"It's a losing strategy for them, because you couple that with the lack of policy ideas that speak to the real needs of the American people, and there will be frustration and rejection."

Democrats say they will come forward with a positive alternative agenda - but not yet. Jim Manley, top communications aide to Senate Minority Leader Harry Reid (D-Nev.), told me that "we've taken a page from [ex-Speaker] Newt Gingrich's (R-Ga.) playbook," noting that the GOP didn't release its "Contract with America" until September 1994, not long before they won control of the House.

The Democrats' major theme is - and apparently will remain - that under Republican control, Washington, D.C., is mired in "a culture of corruption." If and when lobbying reform is passed - Frist said, in early March - Democrats will go on to tie every GOP health, energy and entitlement proposal to "corrupt" interest groups that back it.

This is in keeping with the latest strategy memo released by Democratic operatives James Carville and Stan Greenberg, advising that at the moment, "Democrats are not seen as more ethical than the Republicans."

Yet, there is "a powerful opportunity to join the real-time battle as the voice of the public and public interest, critics of lobbyist influence, champions of bold reform and story-tellers about Washington - the place where corrupt lobbyists win out over the people on things that matter to people's lives.

"What bothers people the most about corruption is not the fouling of the process, but the impact on real things - energy prices, the Iraq war and Medicare reform. Those are 'facts' that upset people the most and the consequences that make the scandal real, and, indeed, Republican."

It was evidently in pursuit of this strategy that Reid issued a withering attack on the asbestos bill as allegedly lobbyist-created, only to be forced to back off when Sen. Arlen Specter (R-Pa.), the bill's chief sponsor, raged at him and when Reid was criticized by The New York Times for protecting trial lawyers.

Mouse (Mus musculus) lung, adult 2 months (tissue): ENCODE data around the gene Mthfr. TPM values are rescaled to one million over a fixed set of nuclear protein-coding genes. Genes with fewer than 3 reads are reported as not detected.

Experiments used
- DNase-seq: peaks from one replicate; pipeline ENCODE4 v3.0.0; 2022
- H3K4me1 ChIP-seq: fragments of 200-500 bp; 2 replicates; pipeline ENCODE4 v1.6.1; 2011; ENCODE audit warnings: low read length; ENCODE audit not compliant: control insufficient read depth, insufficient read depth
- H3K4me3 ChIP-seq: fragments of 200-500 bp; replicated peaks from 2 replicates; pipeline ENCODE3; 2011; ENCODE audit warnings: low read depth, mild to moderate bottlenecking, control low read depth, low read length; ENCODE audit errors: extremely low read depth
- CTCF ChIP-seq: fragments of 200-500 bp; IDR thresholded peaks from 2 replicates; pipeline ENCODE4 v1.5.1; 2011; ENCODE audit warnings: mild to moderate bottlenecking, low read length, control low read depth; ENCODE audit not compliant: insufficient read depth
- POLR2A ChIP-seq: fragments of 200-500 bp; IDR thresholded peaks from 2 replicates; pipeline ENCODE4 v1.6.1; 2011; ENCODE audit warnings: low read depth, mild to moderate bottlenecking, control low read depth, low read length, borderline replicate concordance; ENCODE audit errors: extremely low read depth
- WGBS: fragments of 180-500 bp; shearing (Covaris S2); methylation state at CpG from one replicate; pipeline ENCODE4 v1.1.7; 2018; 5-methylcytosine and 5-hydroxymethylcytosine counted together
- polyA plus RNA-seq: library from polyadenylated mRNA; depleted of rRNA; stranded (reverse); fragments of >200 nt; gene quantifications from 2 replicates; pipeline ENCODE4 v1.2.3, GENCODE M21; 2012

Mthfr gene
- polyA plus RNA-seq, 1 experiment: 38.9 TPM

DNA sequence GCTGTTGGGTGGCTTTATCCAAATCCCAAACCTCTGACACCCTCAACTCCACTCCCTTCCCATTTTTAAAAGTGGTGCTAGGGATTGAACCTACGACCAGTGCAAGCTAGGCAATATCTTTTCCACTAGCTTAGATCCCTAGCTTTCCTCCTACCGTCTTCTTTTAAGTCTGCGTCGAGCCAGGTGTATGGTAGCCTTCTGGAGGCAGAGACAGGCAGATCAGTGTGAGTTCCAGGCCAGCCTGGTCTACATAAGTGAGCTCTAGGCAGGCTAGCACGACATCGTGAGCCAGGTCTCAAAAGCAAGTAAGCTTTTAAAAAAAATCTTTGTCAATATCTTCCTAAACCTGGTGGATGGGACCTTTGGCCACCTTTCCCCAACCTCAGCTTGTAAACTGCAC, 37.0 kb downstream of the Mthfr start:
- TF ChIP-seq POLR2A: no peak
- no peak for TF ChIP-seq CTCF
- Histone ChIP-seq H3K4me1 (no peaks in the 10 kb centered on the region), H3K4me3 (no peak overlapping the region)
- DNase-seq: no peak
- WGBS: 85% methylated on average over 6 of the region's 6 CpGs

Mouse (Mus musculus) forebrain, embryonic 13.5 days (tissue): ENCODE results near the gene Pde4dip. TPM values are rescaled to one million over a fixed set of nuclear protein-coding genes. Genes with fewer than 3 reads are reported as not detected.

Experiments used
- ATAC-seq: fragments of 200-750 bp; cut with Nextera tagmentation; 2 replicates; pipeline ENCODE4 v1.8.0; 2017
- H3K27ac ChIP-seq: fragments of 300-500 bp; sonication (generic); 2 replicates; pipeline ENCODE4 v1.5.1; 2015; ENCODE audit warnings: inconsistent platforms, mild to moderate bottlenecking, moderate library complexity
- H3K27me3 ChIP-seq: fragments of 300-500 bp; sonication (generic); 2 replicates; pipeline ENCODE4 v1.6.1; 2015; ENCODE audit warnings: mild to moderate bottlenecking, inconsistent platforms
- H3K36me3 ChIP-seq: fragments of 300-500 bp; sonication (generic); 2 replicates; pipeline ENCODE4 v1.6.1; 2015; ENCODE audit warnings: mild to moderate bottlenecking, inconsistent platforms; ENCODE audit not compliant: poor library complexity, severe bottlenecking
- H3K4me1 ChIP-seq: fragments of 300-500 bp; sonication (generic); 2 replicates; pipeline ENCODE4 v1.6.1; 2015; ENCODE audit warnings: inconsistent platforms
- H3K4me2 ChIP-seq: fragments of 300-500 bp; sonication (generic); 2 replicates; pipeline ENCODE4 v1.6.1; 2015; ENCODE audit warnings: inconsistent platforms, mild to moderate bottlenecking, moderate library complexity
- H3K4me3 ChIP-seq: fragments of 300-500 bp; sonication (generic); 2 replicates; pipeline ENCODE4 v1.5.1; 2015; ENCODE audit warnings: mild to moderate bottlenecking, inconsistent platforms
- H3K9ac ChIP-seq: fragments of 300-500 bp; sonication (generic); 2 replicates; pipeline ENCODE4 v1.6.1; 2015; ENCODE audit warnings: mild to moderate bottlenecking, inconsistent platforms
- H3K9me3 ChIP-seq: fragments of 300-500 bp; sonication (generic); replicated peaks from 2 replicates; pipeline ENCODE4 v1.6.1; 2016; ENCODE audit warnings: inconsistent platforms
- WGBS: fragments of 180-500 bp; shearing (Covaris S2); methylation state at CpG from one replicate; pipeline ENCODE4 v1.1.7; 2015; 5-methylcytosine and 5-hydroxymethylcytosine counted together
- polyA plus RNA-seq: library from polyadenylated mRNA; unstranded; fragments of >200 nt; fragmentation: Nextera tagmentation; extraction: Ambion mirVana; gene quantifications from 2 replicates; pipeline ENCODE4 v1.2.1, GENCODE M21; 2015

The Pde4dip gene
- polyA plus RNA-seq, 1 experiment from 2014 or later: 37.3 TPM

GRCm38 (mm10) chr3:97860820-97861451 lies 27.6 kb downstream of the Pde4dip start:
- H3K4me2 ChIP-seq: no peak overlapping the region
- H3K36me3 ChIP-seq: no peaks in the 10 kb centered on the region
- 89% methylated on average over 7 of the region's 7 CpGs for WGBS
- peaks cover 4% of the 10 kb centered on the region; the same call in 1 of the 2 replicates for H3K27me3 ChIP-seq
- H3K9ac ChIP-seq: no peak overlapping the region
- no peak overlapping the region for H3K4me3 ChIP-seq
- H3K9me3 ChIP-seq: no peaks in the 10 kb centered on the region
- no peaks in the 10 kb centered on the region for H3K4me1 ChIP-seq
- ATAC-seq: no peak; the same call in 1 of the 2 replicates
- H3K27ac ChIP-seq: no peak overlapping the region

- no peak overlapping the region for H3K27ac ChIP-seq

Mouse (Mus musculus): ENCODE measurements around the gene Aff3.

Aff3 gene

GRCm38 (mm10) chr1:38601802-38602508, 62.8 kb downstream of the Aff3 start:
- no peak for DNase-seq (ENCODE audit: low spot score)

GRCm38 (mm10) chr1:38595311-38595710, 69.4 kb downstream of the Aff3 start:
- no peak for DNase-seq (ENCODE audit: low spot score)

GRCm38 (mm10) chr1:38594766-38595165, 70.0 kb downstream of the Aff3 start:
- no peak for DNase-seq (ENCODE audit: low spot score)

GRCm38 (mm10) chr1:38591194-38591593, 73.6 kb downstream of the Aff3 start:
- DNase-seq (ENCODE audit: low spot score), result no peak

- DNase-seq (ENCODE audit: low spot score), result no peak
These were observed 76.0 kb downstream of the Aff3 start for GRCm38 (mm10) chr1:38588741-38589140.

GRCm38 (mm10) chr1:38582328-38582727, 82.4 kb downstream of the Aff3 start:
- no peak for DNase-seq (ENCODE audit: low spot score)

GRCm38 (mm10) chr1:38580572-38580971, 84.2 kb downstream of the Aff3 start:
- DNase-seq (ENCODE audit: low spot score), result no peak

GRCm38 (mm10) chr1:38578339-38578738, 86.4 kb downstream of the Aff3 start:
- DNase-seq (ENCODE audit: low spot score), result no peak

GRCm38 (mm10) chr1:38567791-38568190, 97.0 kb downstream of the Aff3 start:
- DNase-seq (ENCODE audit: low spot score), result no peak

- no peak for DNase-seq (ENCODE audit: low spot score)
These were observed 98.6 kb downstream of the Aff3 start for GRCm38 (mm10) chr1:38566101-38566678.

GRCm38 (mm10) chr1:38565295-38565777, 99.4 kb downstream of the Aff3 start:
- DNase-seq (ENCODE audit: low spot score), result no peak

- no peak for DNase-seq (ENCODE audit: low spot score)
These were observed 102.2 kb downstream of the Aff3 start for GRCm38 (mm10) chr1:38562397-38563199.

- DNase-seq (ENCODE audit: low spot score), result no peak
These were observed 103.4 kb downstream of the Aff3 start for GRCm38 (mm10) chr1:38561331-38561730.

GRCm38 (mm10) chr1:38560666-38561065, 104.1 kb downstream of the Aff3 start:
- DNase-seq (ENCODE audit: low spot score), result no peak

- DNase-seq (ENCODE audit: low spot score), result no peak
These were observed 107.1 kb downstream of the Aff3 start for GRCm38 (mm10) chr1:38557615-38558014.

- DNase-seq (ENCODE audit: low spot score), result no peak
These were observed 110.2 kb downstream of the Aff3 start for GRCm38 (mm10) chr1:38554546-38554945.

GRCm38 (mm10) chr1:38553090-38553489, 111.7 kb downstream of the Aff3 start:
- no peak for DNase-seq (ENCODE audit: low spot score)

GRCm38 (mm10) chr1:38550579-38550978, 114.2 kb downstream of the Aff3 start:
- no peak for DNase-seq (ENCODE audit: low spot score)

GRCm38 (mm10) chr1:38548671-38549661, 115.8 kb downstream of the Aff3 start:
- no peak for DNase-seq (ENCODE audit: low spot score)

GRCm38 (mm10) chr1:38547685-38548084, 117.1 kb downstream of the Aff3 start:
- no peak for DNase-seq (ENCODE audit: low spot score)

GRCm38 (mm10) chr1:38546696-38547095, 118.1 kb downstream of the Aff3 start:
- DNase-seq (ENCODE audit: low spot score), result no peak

Frist said that "the Democrats' 'culture of corruption' theme really is in contrast to our pro-growth, secure-America's-prosperity, secure-America's-health agenda.

"Both need to be addressed," he said, starting with bipartisan action on lobbying reform and "aggressively addressing earmarks, which can be corrected and will be corrected."

He said he is committed to bring to the floor permanent repeal of the estate tax, extension of Bush's other tax cuts through 2010, an immigration bill and a medical malpractice overhaul. He also said there was strong bipartisan support for science and education upgrades to improve U.S. competitiveness. After Bush failed on Social Security last year - Frist blamed that on Democrats - "there will be some hesitation to take on Medicare reform, but I'm going to take it on," he said, as well as upgrading health information technology and closing health care disparities.

Judging by where things are headed, the 2006 election shapes up as a nasty, negative contest between Democrats shouting "corruption" and Republicans shouting "weak, obstructionist, no ideas." Voters can only hope that some day, politicians will get around to solving their real problems.

Mort Kondracke is the Executive Editor of Roll Call.

Mort Kondracke